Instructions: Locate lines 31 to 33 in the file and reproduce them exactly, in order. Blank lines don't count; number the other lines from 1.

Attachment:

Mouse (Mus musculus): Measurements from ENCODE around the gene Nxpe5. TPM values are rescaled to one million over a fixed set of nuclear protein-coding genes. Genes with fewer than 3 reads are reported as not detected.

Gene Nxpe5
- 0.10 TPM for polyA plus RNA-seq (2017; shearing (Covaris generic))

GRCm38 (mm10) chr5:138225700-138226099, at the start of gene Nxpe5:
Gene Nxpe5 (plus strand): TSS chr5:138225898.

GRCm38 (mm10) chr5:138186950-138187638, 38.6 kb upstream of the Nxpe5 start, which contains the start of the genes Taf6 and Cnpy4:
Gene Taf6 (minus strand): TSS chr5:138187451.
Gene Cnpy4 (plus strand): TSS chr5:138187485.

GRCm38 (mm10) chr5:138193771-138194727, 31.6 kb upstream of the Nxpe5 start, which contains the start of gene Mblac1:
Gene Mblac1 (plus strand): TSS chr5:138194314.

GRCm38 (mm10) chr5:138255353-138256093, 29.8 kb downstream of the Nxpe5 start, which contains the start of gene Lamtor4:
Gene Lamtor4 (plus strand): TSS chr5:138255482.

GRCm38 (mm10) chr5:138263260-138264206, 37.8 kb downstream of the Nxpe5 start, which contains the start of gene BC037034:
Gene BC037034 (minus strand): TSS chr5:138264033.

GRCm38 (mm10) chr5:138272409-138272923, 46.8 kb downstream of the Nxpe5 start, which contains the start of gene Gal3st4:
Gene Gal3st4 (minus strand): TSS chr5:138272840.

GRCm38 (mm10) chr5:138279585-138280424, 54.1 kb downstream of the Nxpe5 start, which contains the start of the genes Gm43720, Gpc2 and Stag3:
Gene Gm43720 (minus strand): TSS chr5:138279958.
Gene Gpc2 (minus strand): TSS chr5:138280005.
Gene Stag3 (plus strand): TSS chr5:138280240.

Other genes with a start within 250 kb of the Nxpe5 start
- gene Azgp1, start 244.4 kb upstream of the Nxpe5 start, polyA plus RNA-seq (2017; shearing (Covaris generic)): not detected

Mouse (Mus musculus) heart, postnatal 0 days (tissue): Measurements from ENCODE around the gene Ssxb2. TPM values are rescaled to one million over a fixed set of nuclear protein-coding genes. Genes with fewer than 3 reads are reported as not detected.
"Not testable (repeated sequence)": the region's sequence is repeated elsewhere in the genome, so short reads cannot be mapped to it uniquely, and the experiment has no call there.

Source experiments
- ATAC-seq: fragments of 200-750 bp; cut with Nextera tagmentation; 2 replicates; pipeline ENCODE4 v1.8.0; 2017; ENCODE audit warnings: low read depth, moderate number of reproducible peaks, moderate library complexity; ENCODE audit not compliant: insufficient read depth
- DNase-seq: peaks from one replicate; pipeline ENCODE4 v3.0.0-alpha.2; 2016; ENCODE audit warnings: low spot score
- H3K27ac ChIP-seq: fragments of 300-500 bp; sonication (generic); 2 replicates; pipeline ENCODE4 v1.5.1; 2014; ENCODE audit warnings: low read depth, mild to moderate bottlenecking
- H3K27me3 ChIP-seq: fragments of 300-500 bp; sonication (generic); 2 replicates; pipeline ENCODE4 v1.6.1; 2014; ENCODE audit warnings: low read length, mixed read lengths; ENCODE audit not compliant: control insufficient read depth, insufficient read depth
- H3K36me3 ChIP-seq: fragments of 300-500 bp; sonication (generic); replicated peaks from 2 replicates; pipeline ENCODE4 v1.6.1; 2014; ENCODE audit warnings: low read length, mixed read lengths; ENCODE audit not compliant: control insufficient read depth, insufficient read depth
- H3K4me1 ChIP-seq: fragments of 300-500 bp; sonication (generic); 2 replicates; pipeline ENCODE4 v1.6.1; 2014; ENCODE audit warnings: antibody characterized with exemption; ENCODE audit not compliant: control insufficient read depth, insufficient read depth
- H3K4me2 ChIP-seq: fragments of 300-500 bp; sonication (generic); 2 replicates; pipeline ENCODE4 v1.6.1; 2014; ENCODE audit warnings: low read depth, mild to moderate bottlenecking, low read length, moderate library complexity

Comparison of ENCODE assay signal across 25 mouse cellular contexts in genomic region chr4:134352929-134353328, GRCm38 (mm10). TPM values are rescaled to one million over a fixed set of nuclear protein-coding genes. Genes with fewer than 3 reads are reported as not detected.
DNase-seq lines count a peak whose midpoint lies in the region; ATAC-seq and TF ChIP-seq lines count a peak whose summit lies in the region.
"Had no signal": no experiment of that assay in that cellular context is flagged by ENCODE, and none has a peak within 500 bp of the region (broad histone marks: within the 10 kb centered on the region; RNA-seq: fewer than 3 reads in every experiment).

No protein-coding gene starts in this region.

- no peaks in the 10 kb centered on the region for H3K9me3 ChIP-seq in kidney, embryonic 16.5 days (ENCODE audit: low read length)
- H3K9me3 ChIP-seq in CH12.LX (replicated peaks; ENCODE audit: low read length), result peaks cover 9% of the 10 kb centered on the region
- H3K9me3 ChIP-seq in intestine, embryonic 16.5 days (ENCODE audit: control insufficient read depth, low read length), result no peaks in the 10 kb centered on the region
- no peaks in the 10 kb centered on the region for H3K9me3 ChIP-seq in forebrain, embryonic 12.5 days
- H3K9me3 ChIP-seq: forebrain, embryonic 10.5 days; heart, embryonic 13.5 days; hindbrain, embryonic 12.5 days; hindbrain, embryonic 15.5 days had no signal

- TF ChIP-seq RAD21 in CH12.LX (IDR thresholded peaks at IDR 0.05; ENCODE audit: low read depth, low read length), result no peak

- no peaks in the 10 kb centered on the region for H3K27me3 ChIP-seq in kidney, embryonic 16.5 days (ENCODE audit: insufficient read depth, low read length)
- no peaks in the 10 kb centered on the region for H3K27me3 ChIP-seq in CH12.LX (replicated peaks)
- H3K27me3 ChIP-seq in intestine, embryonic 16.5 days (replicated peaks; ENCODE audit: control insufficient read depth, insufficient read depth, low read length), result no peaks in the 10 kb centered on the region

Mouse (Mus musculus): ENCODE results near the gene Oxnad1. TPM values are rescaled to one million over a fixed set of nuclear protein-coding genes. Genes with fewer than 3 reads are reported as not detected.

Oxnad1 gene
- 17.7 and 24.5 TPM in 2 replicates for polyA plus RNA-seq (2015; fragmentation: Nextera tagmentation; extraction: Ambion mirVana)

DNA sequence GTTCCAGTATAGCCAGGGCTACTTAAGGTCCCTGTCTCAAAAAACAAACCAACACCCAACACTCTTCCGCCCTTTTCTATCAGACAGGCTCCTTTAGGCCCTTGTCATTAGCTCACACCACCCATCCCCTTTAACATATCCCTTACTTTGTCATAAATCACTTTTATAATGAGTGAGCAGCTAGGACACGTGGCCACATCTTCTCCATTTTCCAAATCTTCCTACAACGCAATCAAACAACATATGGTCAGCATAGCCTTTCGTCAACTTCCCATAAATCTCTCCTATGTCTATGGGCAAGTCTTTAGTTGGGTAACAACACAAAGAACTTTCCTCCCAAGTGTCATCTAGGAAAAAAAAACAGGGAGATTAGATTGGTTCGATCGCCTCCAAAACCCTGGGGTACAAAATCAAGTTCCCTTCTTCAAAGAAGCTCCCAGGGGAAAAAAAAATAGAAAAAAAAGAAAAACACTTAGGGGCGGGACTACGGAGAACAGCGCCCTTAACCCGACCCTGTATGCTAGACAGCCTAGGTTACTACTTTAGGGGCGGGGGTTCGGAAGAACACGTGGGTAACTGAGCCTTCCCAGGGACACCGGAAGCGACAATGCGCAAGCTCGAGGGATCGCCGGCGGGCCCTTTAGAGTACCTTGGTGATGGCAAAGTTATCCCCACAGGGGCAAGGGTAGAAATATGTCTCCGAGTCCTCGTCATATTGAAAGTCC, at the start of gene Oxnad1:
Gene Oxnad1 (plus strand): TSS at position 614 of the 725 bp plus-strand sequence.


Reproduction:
- H3K4me1 ChIP-seq: fragments of 300-500 bp; sonication (generic); 2 replicates; pipeline ENCODE4 v1.6.1; 2014; ENCODE audit warnings: antibody characterized with exemption; ENCODE audit not compliant: control insufficient read depth, insufficient read depth
- H3K4me2 ChIP-seq: fragments of 300-500 bp; sonication (generic); 2 replicates; pipeline ENCODE4 v1.6.1; 2014; ENCODE audit warnings: low read depth, mild to moderate bottlenecking, low read length, moderate library complexity

Comparison of ENCODE assay signal across 25 mouse cellular contexts in genomic region chr4:134352929-134353328, GRCm38 (mm10). TPM values are rescaled to one million over a fixed set of nuclear protein-coding genes. Genes with fewer than 3 reads are reported as not detected.